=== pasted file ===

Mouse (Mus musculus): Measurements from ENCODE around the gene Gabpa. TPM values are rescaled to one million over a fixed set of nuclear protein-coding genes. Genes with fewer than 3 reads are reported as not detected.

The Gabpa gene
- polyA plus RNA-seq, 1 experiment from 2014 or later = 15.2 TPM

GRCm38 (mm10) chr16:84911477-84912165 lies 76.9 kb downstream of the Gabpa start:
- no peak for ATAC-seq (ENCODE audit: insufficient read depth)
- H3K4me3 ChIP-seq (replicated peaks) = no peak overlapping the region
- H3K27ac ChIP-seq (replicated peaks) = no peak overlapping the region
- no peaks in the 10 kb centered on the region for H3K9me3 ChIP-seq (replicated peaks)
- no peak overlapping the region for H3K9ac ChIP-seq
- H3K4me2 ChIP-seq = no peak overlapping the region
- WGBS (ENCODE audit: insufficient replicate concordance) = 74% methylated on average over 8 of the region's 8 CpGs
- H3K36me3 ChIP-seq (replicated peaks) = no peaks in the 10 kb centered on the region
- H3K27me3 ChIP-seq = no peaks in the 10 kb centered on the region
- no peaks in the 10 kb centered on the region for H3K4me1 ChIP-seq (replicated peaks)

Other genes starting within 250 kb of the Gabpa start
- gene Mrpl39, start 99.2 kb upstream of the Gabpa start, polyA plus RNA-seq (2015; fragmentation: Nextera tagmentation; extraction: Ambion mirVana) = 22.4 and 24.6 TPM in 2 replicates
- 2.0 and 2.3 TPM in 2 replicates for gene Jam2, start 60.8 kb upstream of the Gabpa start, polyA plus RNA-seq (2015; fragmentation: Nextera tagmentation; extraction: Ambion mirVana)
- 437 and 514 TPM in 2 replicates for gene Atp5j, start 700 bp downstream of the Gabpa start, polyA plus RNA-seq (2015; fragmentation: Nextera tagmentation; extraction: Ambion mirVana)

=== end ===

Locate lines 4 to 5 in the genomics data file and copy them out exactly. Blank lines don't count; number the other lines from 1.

GRCm38 (mm10) chr16:84911477-84912165 lies 76.9 kb downstream of the Gabpa start:
- no peak for ATAC-seq (ENCODE audit: insufficient read depth)